The Economic Freedom Fighters Student Command (EFFSC) launched its #SizofundaNgekani Campaign at a press conference in Braamfontein on January 7. Timeously launched in the 2019 election year, it aims to “redress the issues clouding the future of millions of school leaving youth” – to educate and conscientise the youth.
Important announcement to be made tomorrow by the fastest growing political student formation in the entire African continent.
— EFF Students Command (@EFFStudents) 6 January 2019
EFFSC President Peter Keetse outlined the campaign’s programme of action – which calls for free registration for all, free decolonised education with all its allowances including accommodation for all.
The university accommodation issue
“The accommodation issue is the next crisis facing the student society as private accommodation fees are now higher than tuition fees which is completely undermining the free education call,” Keetse said. The campaign demands a firm commitment from the state and universities to provide accommodation for students. He pointed to the abandoned buildings in the Johannesburg CBD which he said are: “waiting for Nigerians and Ghanaians to occupy [them].”
In 2018, the University of Witwatersrand EFFSC led the #AccommodationIsLand march to the offices of Johannesburg mayor Herman Mashaba demanding that he hand over those abandoned buildings for student accommodation.
Other demands included no financial and academic exclusion, and for no student to be turned away from study because of lack of space. Keetse implored tertiary institutions to be more innovative with their intake, providing more e-classes and allowing more students to get an education. “We must support everyone who qualifies and is hungry to study,” he said.
The campaign is also demanding that all certificates of learning from the department of education or institutions of higher learning to be released, building more tertiary institutions, scrapping of the National Student Financial Aid Scheme (Nsfas), the building of new universities and TVET colleges, and outsourcing of workers amongst other issues.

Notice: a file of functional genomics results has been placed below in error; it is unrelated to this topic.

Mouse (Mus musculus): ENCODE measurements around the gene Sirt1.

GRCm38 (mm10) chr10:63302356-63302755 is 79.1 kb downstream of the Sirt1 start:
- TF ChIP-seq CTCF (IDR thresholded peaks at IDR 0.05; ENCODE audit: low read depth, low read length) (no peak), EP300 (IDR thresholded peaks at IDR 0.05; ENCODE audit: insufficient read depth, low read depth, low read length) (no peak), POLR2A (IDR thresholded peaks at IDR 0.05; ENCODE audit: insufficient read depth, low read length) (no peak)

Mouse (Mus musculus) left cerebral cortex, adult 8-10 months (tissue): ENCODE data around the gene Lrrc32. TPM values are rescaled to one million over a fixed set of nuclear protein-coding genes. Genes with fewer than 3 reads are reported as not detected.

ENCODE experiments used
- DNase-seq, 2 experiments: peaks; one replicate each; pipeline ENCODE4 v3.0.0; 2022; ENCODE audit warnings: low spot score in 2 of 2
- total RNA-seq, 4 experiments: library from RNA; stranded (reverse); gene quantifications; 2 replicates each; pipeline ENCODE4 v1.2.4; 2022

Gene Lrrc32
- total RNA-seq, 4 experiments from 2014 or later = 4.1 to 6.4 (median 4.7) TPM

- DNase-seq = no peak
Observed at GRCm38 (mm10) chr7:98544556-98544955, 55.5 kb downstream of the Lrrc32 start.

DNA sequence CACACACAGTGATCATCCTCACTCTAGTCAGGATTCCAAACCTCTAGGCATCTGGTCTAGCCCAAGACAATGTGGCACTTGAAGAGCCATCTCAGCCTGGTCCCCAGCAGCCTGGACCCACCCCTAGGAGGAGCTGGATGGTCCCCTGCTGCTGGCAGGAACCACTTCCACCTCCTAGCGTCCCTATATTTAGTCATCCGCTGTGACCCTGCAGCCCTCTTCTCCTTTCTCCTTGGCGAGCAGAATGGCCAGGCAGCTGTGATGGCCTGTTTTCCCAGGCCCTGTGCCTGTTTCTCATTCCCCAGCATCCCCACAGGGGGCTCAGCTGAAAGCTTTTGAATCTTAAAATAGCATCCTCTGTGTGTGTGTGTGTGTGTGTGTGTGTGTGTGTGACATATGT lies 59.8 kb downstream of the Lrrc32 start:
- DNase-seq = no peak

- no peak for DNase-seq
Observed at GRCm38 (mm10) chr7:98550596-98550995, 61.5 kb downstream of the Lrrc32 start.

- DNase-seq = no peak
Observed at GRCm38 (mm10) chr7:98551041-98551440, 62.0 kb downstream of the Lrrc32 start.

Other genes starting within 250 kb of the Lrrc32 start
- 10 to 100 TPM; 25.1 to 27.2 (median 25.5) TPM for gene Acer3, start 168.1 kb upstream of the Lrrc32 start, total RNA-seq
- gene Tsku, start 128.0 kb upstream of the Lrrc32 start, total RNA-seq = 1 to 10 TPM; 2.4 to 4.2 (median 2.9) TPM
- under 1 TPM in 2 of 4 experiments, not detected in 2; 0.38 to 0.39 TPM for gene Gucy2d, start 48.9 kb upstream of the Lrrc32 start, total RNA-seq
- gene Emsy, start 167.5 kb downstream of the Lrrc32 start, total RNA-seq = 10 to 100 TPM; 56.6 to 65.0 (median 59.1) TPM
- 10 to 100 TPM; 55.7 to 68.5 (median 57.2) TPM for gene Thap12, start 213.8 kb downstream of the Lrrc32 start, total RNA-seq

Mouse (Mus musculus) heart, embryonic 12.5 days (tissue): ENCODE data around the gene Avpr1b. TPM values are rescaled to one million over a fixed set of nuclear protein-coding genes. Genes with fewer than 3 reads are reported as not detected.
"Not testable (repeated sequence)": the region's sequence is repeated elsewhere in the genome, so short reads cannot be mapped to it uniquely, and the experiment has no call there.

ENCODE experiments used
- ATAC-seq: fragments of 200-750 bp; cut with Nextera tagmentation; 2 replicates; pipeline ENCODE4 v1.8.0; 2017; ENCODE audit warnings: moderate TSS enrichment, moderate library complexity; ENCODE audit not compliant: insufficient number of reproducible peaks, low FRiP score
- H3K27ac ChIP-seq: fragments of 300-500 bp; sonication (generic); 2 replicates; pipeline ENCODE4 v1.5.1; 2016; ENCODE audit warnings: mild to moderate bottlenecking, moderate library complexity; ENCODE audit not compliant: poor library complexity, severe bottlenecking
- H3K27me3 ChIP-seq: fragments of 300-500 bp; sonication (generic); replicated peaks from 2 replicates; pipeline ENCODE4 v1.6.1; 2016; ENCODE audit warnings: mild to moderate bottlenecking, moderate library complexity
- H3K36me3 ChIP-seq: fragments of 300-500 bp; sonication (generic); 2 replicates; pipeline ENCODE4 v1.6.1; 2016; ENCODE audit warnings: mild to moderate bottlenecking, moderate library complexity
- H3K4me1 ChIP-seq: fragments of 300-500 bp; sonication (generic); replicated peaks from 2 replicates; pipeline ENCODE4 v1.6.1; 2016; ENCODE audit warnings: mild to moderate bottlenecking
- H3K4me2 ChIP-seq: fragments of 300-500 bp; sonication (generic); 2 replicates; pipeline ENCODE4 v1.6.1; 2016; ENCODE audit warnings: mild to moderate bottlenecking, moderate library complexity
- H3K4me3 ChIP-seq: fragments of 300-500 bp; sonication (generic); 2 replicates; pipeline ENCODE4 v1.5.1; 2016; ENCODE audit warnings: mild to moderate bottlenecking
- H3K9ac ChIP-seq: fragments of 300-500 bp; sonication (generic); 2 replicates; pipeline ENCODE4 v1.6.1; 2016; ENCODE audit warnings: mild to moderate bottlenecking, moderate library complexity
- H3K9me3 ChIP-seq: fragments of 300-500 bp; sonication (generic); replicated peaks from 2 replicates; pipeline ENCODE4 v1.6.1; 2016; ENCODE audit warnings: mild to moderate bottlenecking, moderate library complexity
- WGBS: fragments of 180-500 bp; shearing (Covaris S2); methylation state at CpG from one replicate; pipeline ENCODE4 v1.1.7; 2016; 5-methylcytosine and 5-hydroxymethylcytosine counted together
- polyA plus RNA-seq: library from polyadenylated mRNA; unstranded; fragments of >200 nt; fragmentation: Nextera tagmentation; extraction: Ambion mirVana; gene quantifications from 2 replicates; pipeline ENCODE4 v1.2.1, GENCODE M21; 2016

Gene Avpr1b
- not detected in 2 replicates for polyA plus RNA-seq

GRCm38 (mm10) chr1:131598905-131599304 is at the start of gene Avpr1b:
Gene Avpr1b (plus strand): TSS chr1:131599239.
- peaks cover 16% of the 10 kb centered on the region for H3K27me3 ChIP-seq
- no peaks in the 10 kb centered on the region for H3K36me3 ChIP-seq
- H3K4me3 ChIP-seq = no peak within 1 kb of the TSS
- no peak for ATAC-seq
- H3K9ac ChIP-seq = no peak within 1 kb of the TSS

“The Sizofundangenkani campaign in realisation of the government’s failure to address the youth unemployment crisis for non-graduates and graduates alike calls for an audit of the higher education curriculum to check its quality and capacity to redress the current socioeconomic conditions in the country,” Keetse said.
Noting the failures of the free education model introduced by the ANC-led government after former president Jacob Zuma announced free education in 2017, Keetse said it needs to extend to free registration, accommodation and tuition fees for all. “We are vehemently rejecting the free education model. The government needs to come up a better model,” he said.
Keetse said the campaign calls for a better model of rolling out funding either centrally from government or at a campus level. “Students are still getting messages asking for money and being blacklisted. We can’t be charged because we want to accumulate knowledge,” he said.
With the campaign, there is a call for a recognition of TVET colleges and building up the infrastructure and for the reopening of nursing and teachers college with the SC shining a light on what they called a shortage of teachers and nurses.